But buried in the contract deals are two companies more famous for their roles with national defense than health insurance: Lockheed Martin Corp. and Northrop Grumman Corp. HHS has paid a Lockheed Martin subsidiary $17.2 million, as of February, and a Northrop Grumman subsidiary $2.6 million for their work on HealthCare.gov. Both companies have been involved with back-end technology, according to the OIG.
Even more interesting: These companies are doing more than just HealthCare.gov work for HHS.
The estimated value of Lockheed Martin’s contract with HHS was more than $248 million when the ink dried in 2009, as it oversees a multitude of information technology projects. Northrop Grumman’s contract, effective November 2011, had an effective value of almost $86 million. Northrop Grumman exclusively tests and maintains the IT associated with two huge Medicare payment projects: the Pioneer Accountable Care Organization Model (which lost yet another member this week) and the Medicare Shared Savings Program.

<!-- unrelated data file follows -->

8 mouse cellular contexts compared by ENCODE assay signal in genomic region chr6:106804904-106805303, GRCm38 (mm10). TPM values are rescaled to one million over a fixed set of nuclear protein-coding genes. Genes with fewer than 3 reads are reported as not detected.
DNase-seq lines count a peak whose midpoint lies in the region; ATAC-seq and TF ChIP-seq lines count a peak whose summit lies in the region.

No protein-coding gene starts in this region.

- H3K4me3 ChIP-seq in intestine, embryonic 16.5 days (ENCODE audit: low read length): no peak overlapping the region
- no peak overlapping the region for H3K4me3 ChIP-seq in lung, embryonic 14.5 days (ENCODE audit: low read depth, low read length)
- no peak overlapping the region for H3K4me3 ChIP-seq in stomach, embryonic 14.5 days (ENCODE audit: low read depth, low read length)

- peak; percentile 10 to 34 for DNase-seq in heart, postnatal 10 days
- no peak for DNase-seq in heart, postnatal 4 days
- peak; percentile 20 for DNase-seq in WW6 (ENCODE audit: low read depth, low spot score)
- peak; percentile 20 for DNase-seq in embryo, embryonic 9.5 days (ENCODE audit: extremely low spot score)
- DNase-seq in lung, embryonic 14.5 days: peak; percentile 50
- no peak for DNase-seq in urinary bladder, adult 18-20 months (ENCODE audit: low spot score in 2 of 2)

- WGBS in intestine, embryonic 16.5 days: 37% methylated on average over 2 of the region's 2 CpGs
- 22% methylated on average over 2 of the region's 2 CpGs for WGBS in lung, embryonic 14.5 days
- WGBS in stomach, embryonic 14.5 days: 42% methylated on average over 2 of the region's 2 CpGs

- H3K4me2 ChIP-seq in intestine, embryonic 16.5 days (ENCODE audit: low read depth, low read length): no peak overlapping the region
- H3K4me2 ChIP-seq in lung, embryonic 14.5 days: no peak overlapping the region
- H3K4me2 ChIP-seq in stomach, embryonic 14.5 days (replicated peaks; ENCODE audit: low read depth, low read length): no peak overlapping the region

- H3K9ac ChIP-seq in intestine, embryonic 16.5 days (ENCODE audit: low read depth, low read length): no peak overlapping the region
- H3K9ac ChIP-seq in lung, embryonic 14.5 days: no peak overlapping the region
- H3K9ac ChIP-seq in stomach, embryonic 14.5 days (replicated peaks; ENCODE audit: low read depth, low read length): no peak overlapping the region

These two conglomerates—best known for their military intelligence systems, fighter planes, missiles and drones—are also no stranger to government healthcare contracts. According to official U.S. contracting data, the same Lockheed Martin subsidiary (Lockheed Martin Services) has received more than $2.4 billion related to HHS projects since 2000. Northrop Grumman Information Technology, meanwhile, has collected almost $436 million in HHS contracts since 2001.
Their work has been somewhat nebulous, as they have provided IT and support services for numerous agencies under the HHS umbrella, including the CMS, the National Institutes of Health, and the Centers for Disease Control and Prevention.
If anything, this shows that money for government healthcare projects is attracting more than the usual suspects when it comes to contractors. Defense firms are getting slices of the cake as they try to broaden their market beyond the military.
Follow Bob Herman on Twitter: @MHbherman